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Case Update

The good news for Samantha Elauf is that she gets to work at Abercrombie & Fitch, despite the company's turning her down for the job because she wears a Muslim headscarf.  That was the result of the Supreme Court's decision last week in EEOC v. Abercrombie & Fitch.  The bad news for Samantha Elauf is she gets to work at Abercrombie & Fitch, a company whose advertising method seems to embrace concepts of child porn, having some years ago run an ad campaign for thongs marketed to ten-year-olds, with slogans like "eye candy" and "wink wink" printed on the front.

The other decision was Elonis v. US, which I talked about on Thursday.  I'd suggested that the opinion was narrowly written, of little consequence, and with no application to Ohio law.  I got a call from my buddy John Martin telling me that I didn't know what I was talking about, and he may be right.  We'll find out when I take another look at Elonis later in the week.

The Ohio Supreme Court's effort to limit wrongful imprisonment awards continues apace with last week's decision in Bundy v. StateBundy had been classified as a sexually oriented offender under Megan's Law, with a requirement he register every October.  He was reclassified by the attorney General as a Tier II offender when the Adam Walsh Act took effect, and now had to register twice a year.  When he failed to show up for his March registration, he was convicted and sentenced to three years in prison.

He was released two years later after the Supreme Court held in State v. Bokyke that the AWA couldn't be applied retroactively, and promptly sued the State for wrongful imprisonment under RC 2743.48.  One of the requirements of the statute is what's called the "actual innocence" standard:  a common pleas court must determine that the offense "either was not committed by the individual or was not committed by any person."  The five-member majority concludes that just because an individual is convicted of an offense later found unconstitutional doesn't mean he's actually innocent of the offense.

One can debate the decision -- since Bundy was legally under no obligation to register at the time in question, one can certainly argue that no offense was committed -- but the upshot is clear:  you've got to be really, really innocent to qualify for compensation under the statute.

The court handed down one other decision this week, in State v. Anderson.  Anderson had been sentenced to 17 years in prison after his convictions for rape and kidnapping, and one would think the least of his problems would be that the trial court had also imposed a no-contact order with the victim.  The court finds that a no-contact order is a community control sanction, and you can't impose a community control sanction with a prison sentence.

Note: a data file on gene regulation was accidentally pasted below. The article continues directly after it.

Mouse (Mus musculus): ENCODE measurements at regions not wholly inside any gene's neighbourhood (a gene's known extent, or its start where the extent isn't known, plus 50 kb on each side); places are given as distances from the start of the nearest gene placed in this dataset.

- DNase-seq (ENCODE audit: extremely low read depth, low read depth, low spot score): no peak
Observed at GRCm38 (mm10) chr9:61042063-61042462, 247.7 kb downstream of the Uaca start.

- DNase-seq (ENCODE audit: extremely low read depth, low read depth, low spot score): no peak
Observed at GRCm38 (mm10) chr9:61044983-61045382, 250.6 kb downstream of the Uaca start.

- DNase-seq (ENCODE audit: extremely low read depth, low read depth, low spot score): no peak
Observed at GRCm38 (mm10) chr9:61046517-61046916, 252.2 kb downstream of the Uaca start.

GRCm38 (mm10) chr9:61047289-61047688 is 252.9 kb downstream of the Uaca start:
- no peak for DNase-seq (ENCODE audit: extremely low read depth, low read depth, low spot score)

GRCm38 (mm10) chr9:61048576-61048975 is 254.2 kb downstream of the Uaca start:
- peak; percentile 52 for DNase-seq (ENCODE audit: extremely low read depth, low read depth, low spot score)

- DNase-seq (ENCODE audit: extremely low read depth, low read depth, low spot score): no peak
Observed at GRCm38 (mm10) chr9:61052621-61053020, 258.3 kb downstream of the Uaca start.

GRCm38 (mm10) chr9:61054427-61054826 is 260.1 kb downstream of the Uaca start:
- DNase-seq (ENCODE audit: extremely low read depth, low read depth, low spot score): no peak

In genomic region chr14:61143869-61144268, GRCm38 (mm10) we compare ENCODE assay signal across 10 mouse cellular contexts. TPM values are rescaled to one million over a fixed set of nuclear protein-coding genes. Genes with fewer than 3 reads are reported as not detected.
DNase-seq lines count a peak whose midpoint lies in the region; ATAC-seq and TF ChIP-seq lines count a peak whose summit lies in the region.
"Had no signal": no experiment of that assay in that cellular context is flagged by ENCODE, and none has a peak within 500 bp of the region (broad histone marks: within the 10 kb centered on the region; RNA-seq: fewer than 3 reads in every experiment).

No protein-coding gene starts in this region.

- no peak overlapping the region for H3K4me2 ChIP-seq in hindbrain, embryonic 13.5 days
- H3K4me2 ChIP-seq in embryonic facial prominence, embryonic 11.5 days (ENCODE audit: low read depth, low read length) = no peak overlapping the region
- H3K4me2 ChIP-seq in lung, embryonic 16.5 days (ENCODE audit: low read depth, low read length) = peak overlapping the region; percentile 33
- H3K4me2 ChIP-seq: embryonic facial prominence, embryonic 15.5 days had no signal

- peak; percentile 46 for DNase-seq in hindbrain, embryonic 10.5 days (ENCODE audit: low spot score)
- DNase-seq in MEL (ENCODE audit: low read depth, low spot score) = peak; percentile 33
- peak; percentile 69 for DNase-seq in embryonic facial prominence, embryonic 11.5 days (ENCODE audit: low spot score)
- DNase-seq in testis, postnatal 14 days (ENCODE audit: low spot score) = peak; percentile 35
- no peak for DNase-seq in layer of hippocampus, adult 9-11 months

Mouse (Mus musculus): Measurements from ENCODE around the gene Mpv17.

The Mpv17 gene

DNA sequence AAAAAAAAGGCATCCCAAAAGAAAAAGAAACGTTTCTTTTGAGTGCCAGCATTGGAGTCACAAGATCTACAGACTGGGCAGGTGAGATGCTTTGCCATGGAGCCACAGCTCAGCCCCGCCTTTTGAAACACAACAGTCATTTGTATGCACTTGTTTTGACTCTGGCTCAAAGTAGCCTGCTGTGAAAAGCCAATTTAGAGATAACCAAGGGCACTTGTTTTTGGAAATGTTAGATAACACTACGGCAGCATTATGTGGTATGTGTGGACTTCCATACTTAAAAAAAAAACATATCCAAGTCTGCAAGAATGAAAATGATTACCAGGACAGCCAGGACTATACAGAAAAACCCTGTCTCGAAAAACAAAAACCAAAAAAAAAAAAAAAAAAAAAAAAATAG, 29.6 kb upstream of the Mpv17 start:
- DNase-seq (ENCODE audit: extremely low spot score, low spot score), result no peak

In the courts of appeals...

The 1st District finds in State v. Jackson that the judge erred in not permitting the defendant to allocute before imposing a prison sentence for a probation violation.  While that might not seem a big deal, the 3rd, 5th, 7th, 8th, and 11th Districts all have held that a defendant has no right to allocution at a probation violation hearing; he had his chance to talk at the sentencing hearing.  I think the 1st District has the better of the argument:  the purpose of the allocution is to allow the defendant to argue in mitigation of his anticipated sentence, and that holds true as much at a probation violation hearing as it does at a sentencing hearing.

A reminder in State v. Dozier that just because the cops illegally enter a house you're in doesn't mean the evidence they find against you has to be suppressed:  you've still got to show that you've got standing to assert your 4th Amendment rights.  Dozier didn't testify, and the 2nd District finds that he failed to meet his burden of showing that he was a resident or an overnight guest.  Just being there doesn't cut it.

And a reminder in State v. Long that the U.S. Supreme Court's decision in Miller v. Graham doesn't mean that a juvenile can't be sentenced to life imprisonment without parole; it just means that the sentence can't be imposed automatically.  Long was given two consecutive LWOP sentences for killing two people, but the Ohio Supreme Court vacated the sentence, finding that the record didn't affirmatively show that the trial court considered Long's youth at sentencing. The 1st District concludes that at the resentencing hearing, the judge did precisely that.  The judge imposed the same sentence, and the court affirms.  Long was just shy of his 18th birthday when he committed the crimes.

The 9th District, which still reviews sentences under the standard established in the plurality opinion in State v. Kalish -- everybody else uses the standard set forth in RC 2953.08(G)(2) -- has a reputation for being hypertechnical, but it sure isn't when it comes to what a judge must say to meet the requirements for imposing consecutive sentences.  This quote from the opinion in State v. Barry should give you the flavor:

by stating that Mr. Barry "richly deserve[s]" a lengthy prison sentence and that Mr. Barry is "paying a very high price for" failing to rehabilitate himself following his previous convictions, the trial court makes clear that a consecutive sentence is being imposed in the instant case to punish Mr. Barry.

"Makes clear," huh?

Keep the change.  In State v. Ballard, the 12th District holds that the trial court erred in imposing an order of restitution for the return of the "buy money" the police used to get him convicted of trafficking in cocaine.  The court held that the police department wasn't a "victim."

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